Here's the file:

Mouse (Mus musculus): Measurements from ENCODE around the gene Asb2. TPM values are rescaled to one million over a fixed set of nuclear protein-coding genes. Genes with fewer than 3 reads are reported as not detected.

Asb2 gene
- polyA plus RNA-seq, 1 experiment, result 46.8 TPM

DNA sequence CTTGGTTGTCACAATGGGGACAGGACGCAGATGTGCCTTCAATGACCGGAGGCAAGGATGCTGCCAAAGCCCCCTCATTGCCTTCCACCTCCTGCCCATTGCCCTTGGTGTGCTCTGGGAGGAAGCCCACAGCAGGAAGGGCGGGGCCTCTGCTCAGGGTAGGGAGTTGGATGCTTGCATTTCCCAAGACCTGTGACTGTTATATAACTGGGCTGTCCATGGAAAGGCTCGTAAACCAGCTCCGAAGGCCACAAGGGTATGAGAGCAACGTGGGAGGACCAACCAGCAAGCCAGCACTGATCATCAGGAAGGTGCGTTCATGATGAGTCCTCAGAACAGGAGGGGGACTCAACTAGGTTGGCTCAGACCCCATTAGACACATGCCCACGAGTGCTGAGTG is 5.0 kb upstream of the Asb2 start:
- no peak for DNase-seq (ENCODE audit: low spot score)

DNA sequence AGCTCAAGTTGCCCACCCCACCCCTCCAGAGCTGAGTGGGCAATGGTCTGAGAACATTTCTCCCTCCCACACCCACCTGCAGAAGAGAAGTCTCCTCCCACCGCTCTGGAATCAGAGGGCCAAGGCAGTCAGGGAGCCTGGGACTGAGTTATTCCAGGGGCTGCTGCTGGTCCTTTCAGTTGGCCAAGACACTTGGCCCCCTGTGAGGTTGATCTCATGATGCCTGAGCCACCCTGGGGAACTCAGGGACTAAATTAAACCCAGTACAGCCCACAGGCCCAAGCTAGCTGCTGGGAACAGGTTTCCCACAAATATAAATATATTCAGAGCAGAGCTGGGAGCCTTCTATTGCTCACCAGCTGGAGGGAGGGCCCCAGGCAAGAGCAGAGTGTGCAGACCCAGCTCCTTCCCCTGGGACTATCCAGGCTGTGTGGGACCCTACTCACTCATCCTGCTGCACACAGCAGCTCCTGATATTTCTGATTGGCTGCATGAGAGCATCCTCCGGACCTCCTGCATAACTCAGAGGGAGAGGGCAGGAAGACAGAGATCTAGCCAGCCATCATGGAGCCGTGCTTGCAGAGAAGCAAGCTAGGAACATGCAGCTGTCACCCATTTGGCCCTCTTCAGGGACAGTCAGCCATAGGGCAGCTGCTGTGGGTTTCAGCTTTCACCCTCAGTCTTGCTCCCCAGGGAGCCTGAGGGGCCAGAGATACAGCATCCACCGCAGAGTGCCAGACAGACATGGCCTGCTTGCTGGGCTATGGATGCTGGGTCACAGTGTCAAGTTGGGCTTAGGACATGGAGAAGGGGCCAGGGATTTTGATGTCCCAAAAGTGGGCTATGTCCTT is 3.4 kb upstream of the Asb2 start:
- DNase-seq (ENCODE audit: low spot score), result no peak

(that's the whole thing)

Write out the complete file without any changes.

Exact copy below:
Mouse (Mus musculus): Measurements from ENCODE around the gene Asb2. TPM values are rescaled to one million over a fixed set of nuclear protein-coding genes. Genes with fewer than 3 reads are reported as not detected.

Asb2 gene
- polyA plus RNA-seq, 1 experiment, result 46.8 TPM

DNA sequence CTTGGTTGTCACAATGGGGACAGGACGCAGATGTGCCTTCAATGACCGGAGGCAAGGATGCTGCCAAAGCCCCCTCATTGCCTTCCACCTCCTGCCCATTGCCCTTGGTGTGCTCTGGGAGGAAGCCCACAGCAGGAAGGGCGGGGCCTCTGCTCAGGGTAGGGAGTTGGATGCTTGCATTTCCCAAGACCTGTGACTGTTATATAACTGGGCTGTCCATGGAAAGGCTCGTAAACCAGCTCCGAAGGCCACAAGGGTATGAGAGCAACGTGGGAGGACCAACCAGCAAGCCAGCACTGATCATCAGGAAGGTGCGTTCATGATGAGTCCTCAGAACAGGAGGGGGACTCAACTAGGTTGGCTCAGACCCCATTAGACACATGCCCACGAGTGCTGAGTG is 5.0 kb upstream of the Asb2 start:
- no peak for DNase-seq (ENCODE audit: low spot score)

DNA sequence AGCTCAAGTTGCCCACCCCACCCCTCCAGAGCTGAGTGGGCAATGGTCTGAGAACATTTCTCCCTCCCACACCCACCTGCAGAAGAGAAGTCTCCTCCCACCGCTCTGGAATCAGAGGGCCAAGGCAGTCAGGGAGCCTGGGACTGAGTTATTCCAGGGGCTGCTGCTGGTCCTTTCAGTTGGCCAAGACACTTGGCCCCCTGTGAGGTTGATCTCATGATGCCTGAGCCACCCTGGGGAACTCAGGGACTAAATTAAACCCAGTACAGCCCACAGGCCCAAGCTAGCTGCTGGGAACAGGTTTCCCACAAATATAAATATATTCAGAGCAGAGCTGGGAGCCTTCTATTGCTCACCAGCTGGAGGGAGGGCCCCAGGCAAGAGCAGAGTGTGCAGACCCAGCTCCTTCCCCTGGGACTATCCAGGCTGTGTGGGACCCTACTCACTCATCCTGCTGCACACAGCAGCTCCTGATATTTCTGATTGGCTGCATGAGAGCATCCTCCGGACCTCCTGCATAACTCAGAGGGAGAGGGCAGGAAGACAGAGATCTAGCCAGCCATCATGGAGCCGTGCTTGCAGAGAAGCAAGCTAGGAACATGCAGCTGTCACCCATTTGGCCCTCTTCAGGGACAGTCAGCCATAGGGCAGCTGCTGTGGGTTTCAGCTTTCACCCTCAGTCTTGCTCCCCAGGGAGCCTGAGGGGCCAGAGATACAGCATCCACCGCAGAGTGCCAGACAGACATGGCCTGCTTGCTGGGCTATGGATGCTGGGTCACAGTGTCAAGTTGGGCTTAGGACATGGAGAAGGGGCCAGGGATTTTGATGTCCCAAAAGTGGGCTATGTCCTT is 3.4 kb upstream of the Asb2 start:
- DNase-seq (ENCODE audit: low spot score), result no peak